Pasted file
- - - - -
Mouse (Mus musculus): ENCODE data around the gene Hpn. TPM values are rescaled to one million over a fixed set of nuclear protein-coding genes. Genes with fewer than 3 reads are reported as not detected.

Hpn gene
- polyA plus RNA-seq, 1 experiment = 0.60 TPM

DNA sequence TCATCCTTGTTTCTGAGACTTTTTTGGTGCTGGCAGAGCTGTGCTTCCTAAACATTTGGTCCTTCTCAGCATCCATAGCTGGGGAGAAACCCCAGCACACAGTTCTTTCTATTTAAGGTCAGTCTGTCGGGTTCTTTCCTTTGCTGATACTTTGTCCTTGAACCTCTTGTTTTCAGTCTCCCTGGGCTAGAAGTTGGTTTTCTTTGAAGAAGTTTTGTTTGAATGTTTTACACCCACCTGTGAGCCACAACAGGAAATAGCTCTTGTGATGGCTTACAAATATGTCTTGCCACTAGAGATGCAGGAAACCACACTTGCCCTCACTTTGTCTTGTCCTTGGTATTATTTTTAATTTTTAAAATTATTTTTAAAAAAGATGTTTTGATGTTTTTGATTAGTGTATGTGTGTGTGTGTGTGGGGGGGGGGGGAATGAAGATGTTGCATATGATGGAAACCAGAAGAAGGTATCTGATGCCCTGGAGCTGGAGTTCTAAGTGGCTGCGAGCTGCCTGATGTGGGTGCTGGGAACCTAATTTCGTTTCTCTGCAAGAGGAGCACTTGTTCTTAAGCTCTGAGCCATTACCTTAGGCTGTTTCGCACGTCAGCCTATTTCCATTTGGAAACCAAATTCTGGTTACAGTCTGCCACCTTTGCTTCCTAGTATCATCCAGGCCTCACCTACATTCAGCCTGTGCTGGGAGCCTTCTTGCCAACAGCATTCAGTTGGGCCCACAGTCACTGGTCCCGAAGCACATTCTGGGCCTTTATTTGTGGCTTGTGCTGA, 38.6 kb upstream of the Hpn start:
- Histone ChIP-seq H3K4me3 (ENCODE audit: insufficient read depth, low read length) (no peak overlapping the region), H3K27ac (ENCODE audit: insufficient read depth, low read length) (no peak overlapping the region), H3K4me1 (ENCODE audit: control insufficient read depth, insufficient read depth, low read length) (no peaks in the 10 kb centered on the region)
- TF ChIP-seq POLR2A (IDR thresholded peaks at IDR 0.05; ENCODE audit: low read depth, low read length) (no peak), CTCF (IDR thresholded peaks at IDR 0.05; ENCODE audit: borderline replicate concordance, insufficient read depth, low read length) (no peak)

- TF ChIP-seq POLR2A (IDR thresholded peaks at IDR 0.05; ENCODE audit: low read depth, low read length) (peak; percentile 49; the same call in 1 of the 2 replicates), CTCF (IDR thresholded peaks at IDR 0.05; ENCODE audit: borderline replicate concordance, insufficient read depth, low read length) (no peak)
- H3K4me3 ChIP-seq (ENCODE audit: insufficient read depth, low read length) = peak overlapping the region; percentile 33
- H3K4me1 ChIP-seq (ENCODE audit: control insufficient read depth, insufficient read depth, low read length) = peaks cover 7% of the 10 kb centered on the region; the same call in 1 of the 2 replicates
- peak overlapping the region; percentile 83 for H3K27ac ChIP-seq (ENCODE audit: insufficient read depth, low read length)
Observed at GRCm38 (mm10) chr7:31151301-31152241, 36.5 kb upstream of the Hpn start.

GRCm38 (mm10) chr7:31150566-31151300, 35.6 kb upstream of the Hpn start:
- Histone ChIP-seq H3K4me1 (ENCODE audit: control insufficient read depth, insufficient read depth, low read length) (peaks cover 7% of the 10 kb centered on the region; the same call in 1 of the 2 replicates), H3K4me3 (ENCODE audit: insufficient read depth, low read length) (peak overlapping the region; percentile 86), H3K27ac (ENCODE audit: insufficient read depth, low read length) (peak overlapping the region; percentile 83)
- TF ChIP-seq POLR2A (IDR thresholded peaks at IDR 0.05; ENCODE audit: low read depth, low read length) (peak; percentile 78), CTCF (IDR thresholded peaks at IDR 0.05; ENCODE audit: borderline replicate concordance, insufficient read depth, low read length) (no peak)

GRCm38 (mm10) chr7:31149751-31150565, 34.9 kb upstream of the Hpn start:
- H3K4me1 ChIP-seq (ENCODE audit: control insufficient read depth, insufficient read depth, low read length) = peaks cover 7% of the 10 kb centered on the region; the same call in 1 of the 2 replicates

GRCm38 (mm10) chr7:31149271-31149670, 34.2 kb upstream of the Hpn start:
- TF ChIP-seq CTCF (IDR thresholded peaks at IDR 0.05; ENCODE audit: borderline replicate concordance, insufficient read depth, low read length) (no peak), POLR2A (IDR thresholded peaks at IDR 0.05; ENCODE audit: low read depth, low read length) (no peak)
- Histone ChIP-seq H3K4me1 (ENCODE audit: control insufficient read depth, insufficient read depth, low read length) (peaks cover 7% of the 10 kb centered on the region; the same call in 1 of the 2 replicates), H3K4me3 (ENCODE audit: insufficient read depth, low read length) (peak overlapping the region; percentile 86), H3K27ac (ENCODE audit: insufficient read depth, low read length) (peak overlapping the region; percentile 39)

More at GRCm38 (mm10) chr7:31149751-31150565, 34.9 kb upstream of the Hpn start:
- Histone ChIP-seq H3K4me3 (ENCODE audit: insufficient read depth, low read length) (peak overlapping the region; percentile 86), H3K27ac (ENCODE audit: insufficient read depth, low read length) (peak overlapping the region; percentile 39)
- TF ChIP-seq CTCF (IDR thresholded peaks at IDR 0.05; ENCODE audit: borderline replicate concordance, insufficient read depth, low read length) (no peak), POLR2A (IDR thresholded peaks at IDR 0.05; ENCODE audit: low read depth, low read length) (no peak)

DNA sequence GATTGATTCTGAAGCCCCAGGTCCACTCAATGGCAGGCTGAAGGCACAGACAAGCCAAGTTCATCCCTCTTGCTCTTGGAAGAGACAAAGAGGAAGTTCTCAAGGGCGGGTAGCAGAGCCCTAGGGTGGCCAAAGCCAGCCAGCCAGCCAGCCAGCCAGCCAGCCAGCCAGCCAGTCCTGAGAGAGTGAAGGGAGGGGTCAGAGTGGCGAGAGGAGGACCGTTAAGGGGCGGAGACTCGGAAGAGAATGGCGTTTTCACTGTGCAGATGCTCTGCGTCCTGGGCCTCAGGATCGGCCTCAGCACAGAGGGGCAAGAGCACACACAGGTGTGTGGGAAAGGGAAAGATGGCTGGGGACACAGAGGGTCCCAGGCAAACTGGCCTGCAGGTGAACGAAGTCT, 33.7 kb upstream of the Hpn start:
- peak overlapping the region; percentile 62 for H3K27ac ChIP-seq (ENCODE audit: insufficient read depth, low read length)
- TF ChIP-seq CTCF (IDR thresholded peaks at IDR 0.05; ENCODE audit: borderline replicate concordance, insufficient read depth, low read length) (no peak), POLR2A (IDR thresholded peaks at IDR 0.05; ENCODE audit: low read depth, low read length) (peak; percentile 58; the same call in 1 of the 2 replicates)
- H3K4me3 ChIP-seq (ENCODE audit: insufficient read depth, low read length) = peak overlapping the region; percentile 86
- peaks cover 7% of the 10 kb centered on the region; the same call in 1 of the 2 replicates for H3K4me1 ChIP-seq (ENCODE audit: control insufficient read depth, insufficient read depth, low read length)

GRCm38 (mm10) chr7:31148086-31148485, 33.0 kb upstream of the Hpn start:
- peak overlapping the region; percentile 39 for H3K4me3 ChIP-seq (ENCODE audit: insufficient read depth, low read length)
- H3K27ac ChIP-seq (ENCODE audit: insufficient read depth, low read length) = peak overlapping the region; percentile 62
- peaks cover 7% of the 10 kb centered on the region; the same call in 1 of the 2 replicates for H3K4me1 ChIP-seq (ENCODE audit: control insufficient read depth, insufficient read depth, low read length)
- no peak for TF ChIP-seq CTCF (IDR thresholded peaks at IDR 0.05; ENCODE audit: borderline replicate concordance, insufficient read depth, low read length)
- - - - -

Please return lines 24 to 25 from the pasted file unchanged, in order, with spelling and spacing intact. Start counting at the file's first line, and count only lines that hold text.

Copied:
- peak overlapping the region; percentile 62 for H3K27ac ChIP-seq (ENCODE audit: insufficient read depth, low read length)
- TF ChIP-seq CTCF (IDR thresholded peaks at IDR 0.05; ENCODE audit: borderline replicate concordance, insufficient read depth, low read length) (no peak), POLR2A (IDR thresholded peaks at IDR 0.05; ENCODE audit: low read depth, low read length) (peak; percentile 58; the same call in 1 of the 2 replicates)